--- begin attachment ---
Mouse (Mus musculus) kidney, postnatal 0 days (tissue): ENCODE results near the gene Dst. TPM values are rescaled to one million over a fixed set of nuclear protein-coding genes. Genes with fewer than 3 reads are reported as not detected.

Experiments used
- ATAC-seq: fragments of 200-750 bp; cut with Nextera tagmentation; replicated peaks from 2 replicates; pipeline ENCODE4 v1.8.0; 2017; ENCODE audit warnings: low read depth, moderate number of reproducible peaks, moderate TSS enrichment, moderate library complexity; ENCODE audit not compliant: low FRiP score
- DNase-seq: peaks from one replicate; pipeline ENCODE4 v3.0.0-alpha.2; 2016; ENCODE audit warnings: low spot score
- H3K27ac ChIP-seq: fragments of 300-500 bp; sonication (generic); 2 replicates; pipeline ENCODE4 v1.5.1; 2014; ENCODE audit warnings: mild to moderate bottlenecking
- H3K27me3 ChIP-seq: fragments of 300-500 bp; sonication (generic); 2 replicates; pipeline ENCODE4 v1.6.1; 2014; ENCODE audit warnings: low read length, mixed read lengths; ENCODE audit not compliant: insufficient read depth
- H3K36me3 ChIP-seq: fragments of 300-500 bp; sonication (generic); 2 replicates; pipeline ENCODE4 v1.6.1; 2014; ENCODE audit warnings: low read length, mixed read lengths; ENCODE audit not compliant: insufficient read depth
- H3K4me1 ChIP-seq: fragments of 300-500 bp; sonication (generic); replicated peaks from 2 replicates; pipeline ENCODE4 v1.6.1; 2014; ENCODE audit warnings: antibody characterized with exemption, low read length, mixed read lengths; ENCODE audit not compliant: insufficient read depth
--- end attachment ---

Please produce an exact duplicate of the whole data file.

Mouse (Mus musculus) kidney, postnatal 0 days (tissue): ENCODE results near the gene Dst. TPM values are rescaled to one million over a fixed set of nuclear protein-coding genes. Genes with fewer than 3 reads are reported as not detected.

Experiments used
- ATAC-seq: fragments of 200-750 bp; cut with Nextera tagmentation; replicated peaks from 2 replicates; pipeline ENCODE4 v1.8.0; 2017; ENCODE audit warnings: low read depth, moderate number of reproducible peaks, moderate TSS enrichment, moderate library complexity; ENCODE audit not compliant: low FRiP score
- DNase-seq: peaks from one replicate; pipeline ENCODE4 v3.0.0-alpha.2; 2016; ENCODE audit warnings: low spot score
- H3K27ac ChIP-seq: fragments of 300-500 bp; sonication (generic); 2 replicates; pipeline ENCODE4 v1.5.1; 2014; ENCODE audit warnings: mild to moderate bottlenecking
- H3K27me3 ChIP-seq: fragments of 300-500 bp; sonication (generic); 2 replicates; pipeline ENCODE4 v1.6.1; 2014; ENCODE audit warnings: low read length, mixed read lengths; ENCODE audit not compliant: insufficient read depth
- H3K36me3 ChIP-seq: fragments of 300-500 bp; sonication (generic); 2 replicates; pipeline ENCODE4 v1.6.1; 2014; ENCODE audit warnings: low read length, mixed read lengths; ENCODE audit not compliant: insufficient read depth
- H3K4me1 ChIP-seq: fragments of 300-500 bp; sonication (generic); replicated peaks from 2 replicates; pipeline ENCODE4 v1.6.1; 2014; ENCODE audit warnings: antibody characterized with exemption, low read length, mixed read lengths; ENCODE audit not compliant: insufficient read depth